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T351 Week 10 - Fall 2014

Misc Announcements / Reality Check

  • New class being offered this spring to be taught by David Anspaugh. Here's a link to the syllabus.
  • Want to meet with producer Carolyn Jones? Nov. 18 from 2:30 to 3:30 p.m. Send me an email if you are interested.
  • Interview/Feature Story Critiques - Please make sure you have uploaded your peer critiques from last week into the "Peer Critiques - Interview/Feature Story" folder. You should've uploaded a critique of your own project into the "Interview/Feature Story" folder.
  • No lab this week (to give you time to work on your Art Videos)
  • Art Videos - Please do your best to have your Art Videos completed and in the drop box as close to the start of next week's lab as possible. We'll start watching them around 10 AM. We'll review as many as possible in lab this week.
  • Storytelling Projects - We pitched stories last week and picked teams. This week your group should be revising the script, securing locations, and finding talent. Regardless if your project was picked, you will be graded on your proposal & treatment. Here are our fall 2014 Drama/Storytelling teams:
    • Monday Lab:
      • “Tea Party” A man has secrets in his basement.
        • Jacob
        • Greg
        • Eli
      • “The Unspeakable Event”
        • Tyler VL
        • Nick
        • Ben
    • Wednesday Lab:
      •  “Chalking Happiness” A man finds happiness through a daydream
        • Victoria
        • Jason M
        • Nick M
        • Ernest
      • “Mac- King of Taunters” Joe wants to be happy, but Mac (a clown) taunts him. Joe decides to help Mac cross over
        • Logan
        • Andrew
        • Emilee
        • Adam
        • LiNa
    • The next step: Each group should revise the treatment/story as needed and create either a 2-column script or a drama script with key sequences storyboarded. Please turn in via Oncourse and make sure all of your team members are on the cover page. This is a group grade! (You are individually graded on your original proposals & treatments.) Feel free to share your revised stories/treatments with me if you want advice. You'll shoot these the week after next.
      • Remember KISS - Keep it simple!
      • Get real actors (not fake ones)
      • Avoid unnecessary dialog.
      • Make sure you have strong production values (good camera, blocking, lighting & audio)
    • Everyone in a group is expected to edit their own version. You can make a case for sharing an edit if you have a plan that provides everyone with activities and input to the final edit.
  • Final Projects - I'll be meeting with each of you in the coming weeks about your final project. Your final pre-production work is due in two weeks.
    • Your Final Project is worth 65 points:
      • 20 points: Project design which includes: program proposal, treatment, script & other supporting pre-produciton material.
      • 40 points: Production & legal paperwork (releases, music clearances, etc.)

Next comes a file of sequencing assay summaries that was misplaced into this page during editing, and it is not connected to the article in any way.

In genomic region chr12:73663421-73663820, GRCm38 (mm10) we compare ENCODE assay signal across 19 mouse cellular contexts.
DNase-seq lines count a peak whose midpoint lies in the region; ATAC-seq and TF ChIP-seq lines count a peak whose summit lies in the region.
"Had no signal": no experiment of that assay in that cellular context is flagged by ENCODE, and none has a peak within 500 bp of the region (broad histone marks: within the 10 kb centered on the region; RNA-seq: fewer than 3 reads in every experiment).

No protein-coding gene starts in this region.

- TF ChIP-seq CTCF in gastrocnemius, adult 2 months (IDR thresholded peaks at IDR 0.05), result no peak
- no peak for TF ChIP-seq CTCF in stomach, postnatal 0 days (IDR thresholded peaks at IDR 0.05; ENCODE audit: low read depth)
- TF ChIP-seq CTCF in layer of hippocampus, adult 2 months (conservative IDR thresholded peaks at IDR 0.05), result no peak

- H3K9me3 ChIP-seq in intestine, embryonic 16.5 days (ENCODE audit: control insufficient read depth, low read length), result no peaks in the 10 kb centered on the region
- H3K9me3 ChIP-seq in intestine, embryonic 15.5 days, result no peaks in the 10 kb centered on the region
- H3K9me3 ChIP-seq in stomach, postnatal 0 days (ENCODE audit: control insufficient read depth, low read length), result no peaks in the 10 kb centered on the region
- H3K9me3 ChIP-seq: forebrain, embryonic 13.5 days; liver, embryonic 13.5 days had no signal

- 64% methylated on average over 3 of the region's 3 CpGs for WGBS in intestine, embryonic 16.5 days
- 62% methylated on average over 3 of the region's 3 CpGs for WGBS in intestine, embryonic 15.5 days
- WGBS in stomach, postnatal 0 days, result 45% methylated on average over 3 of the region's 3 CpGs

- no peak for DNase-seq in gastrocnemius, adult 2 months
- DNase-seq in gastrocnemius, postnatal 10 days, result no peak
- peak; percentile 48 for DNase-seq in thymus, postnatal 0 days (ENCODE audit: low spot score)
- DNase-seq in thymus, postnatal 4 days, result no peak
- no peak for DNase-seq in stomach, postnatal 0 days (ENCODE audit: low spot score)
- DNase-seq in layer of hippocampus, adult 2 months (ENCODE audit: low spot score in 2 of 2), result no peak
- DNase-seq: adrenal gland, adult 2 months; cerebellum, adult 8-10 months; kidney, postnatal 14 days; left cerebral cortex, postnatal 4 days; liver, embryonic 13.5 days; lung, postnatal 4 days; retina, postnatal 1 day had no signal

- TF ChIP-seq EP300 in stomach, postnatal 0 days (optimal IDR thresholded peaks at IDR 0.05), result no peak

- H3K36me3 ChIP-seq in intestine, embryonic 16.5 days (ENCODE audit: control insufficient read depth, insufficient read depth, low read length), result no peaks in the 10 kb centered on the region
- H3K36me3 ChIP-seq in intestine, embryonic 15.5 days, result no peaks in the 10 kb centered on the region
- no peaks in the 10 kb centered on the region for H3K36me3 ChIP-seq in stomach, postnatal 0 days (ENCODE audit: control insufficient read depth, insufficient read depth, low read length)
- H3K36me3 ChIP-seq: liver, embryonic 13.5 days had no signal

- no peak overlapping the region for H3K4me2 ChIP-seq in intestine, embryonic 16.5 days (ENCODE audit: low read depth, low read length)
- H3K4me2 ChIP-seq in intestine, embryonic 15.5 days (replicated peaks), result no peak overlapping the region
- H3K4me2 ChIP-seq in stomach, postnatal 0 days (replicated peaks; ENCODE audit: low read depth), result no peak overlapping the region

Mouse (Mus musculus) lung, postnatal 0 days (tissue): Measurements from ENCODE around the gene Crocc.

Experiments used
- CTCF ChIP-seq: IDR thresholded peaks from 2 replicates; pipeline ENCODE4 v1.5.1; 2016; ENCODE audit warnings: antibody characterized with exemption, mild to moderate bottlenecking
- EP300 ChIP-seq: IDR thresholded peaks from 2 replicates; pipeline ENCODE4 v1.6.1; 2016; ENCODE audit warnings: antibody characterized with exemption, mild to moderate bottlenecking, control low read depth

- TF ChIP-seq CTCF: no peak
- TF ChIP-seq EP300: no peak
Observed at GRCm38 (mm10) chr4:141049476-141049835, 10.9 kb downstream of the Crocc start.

• 5 points: Critique.

Agenda:

  • Art Videos (cont.)
  • The Art of the Short Story (cont.)
  • Intro to Advanced Production & Editing

Readings:

Art of the Short Story (cont.)

The short story has many virtues. Because it's short, it's relatively easy to produce especially when compared to a feature length film. The format is recognized by the Academy of Motion Picture Arts & Sciences. There's an Oscar for animated and live action short films.

Your upcoming storytelling projects are a way for you to experiment with the genre.

Approach

What is the perspective or who is telling the story? Most films are told in the 1st or 3rd person.

  • 1st person stories are told from the "I" or "we" perspective.
  • 2nd person is told from the "you" or the reader's perspective.
  • 3rd person is told from the "they" or narrator's perspective.

Conflict- The essential ingredient

The essential ingredient - Many know that conflict (challenge or struggle) is the essential storytelling ingredient. Many make the mistake of interpreting this to mean there should be violence.

The "aha" moment - A good story strings the viewer along and makes them curious as to solving the puzzle (Memento, Fight Club, ) or resolving the essential conflict.Sometimes just figuring out why they chose the title for a short is enough.

  • How They Get There (Spike Jonze short film) With no dialog this short reveals the reason for its title.
  • Shovel Ready (Winner of the 2010 48-hour film festival) Elements: Character: Marco or Muffin Gabbowitz, a person who works with animals, Prop: a horn
    Line of Dialogue: "Do you think you can do that again?"
  • Cake (Winner of Greensboro 48 hour film festival) Often breaks the 4th wall.
  • Sparks (Winner of the 2012 Campus Movie Festival)

There are lots of good examples at Short of the Week.

 

Story Types

Some assert that there are only a handful of story types, which are retold in infinite variation. In their book, The Art of Technique, Douglass and Harnden describe the following:

  • Jack the Giant Killer
  • Prince & the Pauper
  • Clash of the Titans
  • The Peacemaker
  • Triumph of Courage
  • Tempting Fate
  • Role Reversals
  • Fish Out of Water
  • Strange Bedfellows
  • Buddy Pictures & Love Stories
  • Ship of Fools
  • The Quest
  • Portraiture

They contend that all stories essentially fit into one or more of these categories.

Consider the story you pitched last week. What category does it fit into?

Structure - Make sure you have a beginning, middle and end

Framing, Blocking & Sequencing

Hitchcock's rule: The size of an object in the frame should equal its importance in the story at that moment.

Many have a tendancy to open with a wide shot, as the importance of establishing characters intime & space is vital. However many times starting with a wide shot is not the most cinematic or interesting choice.

As storytellers one of our goals is to make viewers wonder "What's going to happen next?"

Sometimes simply re-ordering shots in a sequence can make it stronger and change the meaning.

Sample 2 shot scene (a sharply dressed gal in a business suit is on her way to meet someone: